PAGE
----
LETTER TO THE EDITOR: Resident Concerned About Proposed Detox Facility Being “Reconsidered,” Could Have National Repercussions

(Editor’s Note: The Wilmington Planning Board will hold a Public Hearing on Tuesday, March 10, 2020 at 7:30pm in the Town Hall Auditorium at the request of Bettering LLC for a reasonable accommodation to modify the approved site plan for a detox facility at 362 Middlesex Avenue. WCTV will be covering the meeting. A copy of the plan is available with the town’s Planning & Conservation Department and may be viewed in their office at Town Hall from 8:30am to 4:30pm, Monday through Friday.)

Dear Editor,

As someone who is an avid watcher of our town government I wanted to write this letter to the benefit of all that care to keep an open mind. As many of you know, the 362 Middlesex Ave project is rearing its head again, out from the Federal Courts and sent back to the town for “reconsideration.” While I wont claim to know the entirety of the circumstances as to how or why its back I just know that, its back. Its back in new form, new building and plot plans, a completely new proposal being described as a “modification” to original plans so that it retains the appearance of grandfathered status.

The issue that it brings, has no basis on opinions as to whether or not you support it, or or its “value” to the people of town. The issue that it brings back to the table is that this case can and will set legal precedent for future generations of Wilmington residents as well as every American across the country.

Yes, I said across the country. Without getting too much into the legal framework of the ADA/FHA and “Reasonable Accommodations” requirement, Towns utilize zoning to protect its citizens as well as property within its borders. This excerpt describes in short one of the FHA’s purposes.

The Act also makes it unlawful for any person to refuse “to make reasonable accommodations in rules, policies, practices, or services, when such accommodations may be necessary to afford … person(s) [with disabilities] equal opportunity to use and enjoy a dwelling.

Several of us have been scouring case law in an attempt to find any legal precedent that upheld the use of the act to circumvent zoning to actually construct a new building. While there are many cases that involve pre-existing dwellings, there are few that have involved new construction. Of the cases that involve new or renovated construction, all have been decided in favor of upholding the municipalities denial of the permit.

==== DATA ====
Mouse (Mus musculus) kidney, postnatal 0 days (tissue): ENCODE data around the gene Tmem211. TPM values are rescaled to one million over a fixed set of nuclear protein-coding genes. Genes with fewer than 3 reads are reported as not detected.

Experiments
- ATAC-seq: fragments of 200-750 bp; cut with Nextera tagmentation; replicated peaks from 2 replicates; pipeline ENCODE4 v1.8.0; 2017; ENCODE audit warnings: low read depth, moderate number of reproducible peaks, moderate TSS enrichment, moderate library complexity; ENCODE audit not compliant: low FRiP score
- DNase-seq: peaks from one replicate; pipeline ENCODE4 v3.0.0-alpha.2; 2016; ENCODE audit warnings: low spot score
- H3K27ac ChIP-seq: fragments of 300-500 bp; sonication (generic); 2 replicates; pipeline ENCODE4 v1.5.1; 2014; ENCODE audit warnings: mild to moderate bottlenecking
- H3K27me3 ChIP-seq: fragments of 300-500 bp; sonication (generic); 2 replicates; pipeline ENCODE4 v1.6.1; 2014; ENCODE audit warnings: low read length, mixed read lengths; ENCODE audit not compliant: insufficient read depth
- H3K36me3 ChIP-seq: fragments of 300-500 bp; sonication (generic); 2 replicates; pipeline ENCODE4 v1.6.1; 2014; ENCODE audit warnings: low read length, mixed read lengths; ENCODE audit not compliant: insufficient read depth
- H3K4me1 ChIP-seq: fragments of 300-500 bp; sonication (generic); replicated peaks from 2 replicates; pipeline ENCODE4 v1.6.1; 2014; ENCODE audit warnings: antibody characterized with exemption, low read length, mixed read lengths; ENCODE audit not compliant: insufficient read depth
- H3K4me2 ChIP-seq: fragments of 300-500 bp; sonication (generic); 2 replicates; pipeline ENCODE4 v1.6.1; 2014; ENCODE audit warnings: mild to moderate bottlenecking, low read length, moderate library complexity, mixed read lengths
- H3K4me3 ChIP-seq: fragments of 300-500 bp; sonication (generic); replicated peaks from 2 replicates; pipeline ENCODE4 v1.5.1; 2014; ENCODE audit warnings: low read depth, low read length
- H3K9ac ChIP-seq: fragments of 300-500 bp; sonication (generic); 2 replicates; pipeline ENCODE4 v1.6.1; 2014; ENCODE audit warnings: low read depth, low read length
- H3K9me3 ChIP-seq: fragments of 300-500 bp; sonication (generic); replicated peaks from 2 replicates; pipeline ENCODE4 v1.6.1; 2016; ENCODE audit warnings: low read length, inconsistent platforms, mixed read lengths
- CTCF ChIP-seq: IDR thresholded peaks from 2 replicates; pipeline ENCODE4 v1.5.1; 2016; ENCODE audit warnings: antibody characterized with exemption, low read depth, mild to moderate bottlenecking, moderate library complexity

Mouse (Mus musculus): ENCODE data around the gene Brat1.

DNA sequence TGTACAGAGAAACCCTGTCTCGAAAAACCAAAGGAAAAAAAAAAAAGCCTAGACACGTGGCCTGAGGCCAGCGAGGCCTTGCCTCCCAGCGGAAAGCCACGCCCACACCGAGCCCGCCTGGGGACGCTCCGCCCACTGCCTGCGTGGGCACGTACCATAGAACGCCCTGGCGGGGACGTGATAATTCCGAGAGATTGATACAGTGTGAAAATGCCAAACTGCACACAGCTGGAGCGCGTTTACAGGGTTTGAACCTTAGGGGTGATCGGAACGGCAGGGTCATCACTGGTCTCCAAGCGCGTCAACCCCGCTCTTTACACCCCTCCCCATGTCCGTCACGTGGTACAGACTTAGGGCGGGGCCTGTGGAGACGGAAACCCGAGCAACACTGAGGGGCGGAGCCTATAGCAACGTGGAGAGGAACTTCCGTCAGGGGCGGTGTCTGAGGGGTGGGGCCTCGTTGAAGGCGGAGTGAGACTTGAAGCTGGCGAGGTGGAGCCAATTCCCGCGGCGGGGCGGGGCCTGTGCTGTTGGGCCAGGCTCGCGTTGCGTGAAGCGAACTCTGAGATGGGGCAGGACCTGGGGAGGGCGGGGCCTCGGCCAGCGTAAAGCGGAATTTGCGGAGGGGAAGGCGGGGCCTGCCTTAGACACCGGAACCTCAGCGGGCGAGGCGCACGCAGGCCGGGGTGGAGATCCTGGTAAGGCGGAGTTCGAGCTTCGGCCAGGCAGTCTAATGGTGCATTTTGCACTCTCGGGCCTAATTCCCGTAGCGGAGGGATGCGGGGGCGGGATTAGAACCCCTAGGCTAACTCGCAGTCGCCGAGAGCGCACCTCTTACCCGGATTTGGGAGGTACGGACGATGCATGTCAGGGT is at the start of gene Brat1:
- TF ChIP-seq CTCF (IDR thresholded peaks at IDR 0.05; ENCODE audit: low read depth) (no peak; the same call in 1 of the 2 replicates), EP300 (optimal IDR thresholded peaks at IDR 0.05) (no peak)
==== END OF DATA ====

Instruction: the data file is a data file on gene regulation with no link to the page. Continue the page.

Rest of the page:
I cite the (Public Law Journal Vol. 33 No.2 2010) Public Law Journal detailing a municipalities rights when considering a reasonable accommodation:

Even if the FHA applies, must reasonable accommodation be granted? As noted previously, while disabled individuals are entitled to reasonable accommodation from government restrictions which impact their use or enjoyment of housing, such does not automatically exempt all contrary provisions. Rather, accommodation from government restrictions may be denied if it imposes undue financial or administrative burdens on the agency or requires a fundamental alteration of an agency’s zoning provisions.

The reality of a reasonable accommodation historically has been used to aid handicapped folks with alterations like handicapped ramps and other aids, as well as workplace issues, it certainly was not to do an end run around zoning ordinances for new construction. Especially since our zoning does provide districts which this project could be built causing little if any public outcry.

Now I’m certainly not an attorney but I have been around legal issues and laws throughout my career. I know enough that if our town allows this project to move forward un-challenged, is irresponsible and would set precedent to any developer that wants to open up a newly constructed “medical” facility, anywhere, ignoring the zoning.

This facility, if approved, would not only allow other such construction anywhere in Wilmington but it would then be able to be used across the country at a developers whim. Is that how we want Wilmington to be viewed by those in California, Florida or Ohio? The town that sold out it’s citizens presumably because of whom was involved in its planning? While you can be for or against the project, the ramifications of its progression should be concerning to all.


Rob Fasulo

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